Since January 1 I have carried two small books of poetry with me. I read them when I have a little time to myself in a restaurant, waiting room or even a few moments at home. Instead of scrolling through Facebook notifications one more time, I read poetry. Just the act of reading poetry makes one slow down. I purposely chose two poets who challenge me and whose imagery is deep and complex: Christian Wiman (Every Riven Thing) and Victor Klimoski (What it Might Mean).
Christian Wiman's spiritual journey has been complicated and winding. He has described himself as having various states of belief. He was diagnosed with a terminal disease and lived. He witnessed the birth of his son. One might say that Wiman has seen enough miracles to settle into firm belief. But life and faith are not that simple. His poetry is deeply spiritual. He asks lots of questions. As I read his poetry I can feel the sacredness in his questions and in his doubt. If we let them, questions and doubt can be guides in our own attempt to linger.
Victor Klimoski’s poetry is intentionally filled with spiritual images. He is the Director of Lifelong Learning at St. John's School of Theology in Collegeville, MN. Because he is surrounded by the beauty of the north woods, his poetry is also filled with God's work in creation. He gives voice to another side of my faith - the side that feels familiar and comforting. Many of his poems are inspired by the rhythms of worship and liturgy. As Lent begins tomorrow, I will shift my focus and reading to prayer. I have a beautiful book of prayers written by Walter Brueggemann ~ Awed to Heaven, Rooted in Earth: Prayers of Walter Brueggemann (If you are not a church geek, Brueggemann is a living legend in the area of Old Testament theology.) Each week in Lent I will find one prayer that speaks to me and sit with it – linger over it. Then I will create a piece of art inspired by that prayer.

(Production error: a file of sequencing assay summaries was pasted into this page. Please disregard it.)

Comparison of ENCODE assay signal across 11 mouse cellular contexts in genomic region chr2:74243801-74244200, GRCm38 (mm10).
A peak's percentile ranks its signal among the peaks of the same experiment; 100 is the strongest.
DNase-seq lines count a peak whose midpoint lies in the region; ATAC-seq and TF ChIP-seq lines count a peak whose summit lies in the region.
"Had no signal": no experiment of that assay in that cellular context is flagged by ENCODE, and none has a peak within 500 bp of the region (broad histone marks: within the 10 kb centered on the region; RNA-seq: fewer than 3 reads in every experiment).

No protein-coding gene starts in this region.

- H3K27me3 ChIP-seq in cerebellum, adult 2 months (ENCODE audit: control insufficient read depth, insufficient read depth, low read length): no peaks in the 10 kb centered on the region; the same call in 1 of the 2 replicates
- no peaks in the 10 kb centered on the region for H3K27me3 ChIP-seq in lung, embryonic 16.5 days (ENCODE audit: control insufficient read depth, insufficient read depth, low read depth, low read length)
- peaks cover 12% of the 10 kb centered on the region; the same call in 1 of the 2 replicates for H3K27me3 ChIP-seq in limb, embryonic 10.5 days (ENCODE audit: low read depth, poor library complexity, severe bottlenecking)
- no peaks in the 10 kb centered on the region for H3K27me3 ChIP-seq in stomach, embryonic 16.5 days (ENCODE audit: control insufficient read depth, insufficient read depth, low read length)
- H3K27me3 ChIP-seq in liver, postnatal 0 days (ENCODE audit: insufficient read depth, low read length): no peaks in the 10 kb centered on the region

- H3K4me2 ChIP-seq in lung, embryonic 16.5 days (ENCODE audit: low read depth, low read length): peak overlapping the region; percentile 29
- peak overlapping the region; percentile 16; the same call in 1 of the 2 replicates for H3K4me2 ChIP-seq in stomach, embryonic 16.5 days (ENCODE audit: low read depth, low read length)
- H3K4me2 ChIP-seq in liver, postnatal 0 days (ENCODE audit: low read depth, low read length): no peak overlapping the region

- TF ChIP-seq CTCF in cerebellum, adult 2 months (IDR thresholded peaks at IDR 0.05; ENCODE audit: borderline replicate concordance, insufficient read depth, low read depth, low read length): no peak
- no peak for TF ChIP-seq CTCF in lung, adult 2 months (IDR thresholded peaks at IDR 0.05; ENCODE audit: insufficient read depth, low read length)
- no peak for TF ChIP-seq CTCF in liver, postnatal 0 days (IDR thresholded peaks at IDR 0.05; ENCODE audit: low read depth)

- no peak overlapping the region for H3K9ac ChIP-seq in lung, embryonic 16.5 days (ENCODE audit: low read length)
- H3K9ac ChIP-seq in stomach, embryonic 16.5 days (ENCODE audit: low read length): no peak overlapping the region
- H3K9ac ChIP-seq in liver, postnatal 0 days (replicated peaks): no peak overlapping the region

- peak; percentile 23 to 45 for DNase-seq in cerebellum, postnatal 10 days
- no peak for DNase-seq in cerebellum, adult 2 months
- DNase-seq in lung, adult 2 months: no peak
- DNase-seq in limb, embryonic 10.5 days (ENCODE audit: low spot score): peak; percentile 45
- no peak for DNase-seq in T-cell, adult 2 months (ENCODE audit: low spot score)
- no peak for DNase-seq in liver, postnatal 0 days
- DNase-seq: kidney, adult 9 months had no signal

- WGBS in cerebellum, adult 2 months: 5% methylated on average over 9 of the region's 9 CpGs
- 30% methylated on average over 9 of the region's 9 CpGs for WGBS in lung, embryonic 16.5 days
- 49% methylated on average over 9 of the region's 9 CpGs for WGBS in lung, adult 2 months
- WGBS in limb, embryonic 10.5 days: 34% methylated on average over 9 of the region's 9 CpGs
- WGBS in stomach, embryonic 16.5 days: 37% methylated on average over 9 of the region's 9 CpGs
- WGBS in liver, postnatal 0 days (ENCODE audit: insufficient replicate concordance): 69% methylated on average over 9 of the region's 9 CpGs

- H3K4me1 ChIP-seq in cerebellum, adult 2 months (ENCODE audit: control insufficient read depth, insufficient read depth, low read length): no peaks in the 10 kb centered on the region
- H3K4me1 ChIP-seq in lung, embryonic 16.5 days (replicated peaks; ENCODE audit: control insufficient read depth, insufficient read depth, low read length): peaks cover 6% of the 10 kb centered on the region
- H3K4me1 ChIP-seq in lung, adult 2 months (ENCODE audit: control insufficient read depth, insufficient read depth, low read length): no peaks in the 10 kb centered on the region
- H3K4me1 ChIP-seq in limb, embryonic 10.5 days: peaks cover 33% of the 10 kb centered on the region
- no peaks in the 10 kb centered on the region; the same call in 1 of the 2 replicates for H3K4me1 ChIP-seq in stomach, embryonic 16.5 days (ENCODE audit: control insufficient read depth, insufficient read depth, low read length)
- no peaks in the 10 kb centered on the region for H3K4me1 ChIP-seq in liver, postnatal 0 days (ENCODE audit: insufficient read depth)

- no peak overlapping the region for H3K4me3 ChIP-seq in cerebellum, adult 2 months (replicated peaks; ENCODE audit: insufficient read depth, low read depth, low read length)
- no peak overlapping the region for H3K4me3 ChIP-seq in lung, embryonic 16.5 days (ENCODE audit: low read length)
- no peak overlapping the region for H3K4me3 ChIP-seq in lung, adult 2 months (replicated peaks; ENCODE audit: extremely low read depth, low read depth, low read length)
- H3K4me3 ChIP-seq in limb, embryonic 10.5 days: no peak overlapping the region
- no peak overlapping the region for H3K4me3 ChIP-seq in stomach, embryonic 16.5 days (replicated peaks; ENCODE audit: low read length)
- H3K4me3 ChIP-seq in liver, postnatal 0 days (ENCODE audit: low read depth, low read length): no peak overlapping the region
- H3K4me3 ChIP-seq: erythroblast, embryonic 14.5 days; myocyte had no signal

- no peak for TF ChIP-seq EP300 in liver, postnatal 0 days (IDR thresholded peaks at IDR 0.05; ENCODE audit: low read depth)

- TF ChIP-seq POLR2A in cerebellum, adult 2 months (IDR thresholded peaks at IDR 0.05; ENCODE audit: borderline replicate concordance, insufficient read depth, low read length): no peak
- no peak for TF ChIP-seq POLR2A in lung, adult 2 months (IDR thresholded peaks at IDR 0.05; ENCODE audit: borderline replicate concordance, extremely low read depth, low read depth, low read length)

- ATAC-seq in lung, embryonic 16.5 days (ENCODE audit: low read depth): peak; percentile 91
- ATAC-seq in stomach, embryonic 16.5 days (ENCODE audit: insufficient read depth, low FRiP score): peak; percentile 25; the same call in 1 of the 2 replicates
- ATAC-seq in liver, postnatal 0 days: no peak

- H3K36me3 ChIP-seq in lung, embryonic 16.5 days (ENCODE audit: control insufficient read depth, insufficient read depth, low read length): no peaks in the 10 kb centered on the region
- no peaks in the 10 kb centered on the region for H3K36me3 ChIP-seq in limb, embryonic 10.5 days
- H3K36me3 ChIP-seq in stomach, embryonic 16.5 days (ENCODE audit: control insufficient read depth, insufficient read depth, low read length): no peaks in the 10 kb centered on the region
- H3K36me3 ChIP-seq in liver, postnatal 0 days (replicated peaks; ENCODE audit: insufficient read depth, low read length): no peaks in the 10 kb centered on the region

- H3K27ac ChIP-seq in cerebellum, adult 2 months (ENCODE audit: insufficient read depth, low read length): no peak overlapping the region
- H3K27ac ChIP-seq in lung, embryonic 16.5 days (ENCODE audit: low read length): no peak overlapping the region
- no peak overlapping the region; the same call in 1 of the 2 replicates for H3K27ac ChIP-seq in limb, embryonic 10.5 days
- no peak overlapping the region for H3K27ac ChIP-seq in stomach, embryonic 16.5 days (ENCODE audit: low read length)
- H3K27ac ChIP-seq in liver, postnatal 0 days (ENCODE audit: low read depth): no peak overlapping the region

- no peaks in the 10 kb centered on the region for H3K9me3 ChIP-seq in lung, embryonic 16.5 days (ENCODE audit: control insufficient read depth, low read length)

Prayers, poetry and art are collaborators in my own spiritual journey. I admire people who can craft a poem or prayer to express their intimate longings and joys. I challenge myself in the same way but with images instead of words.
Tomorrow, for the beginning of Lent, I have an appointment with both ashes and art. One marks me as one who struggles with deep questions of my faith. The other is my way to let go of the struggle and live into it. I will keep you posted on my Ashes and Art project for Lent.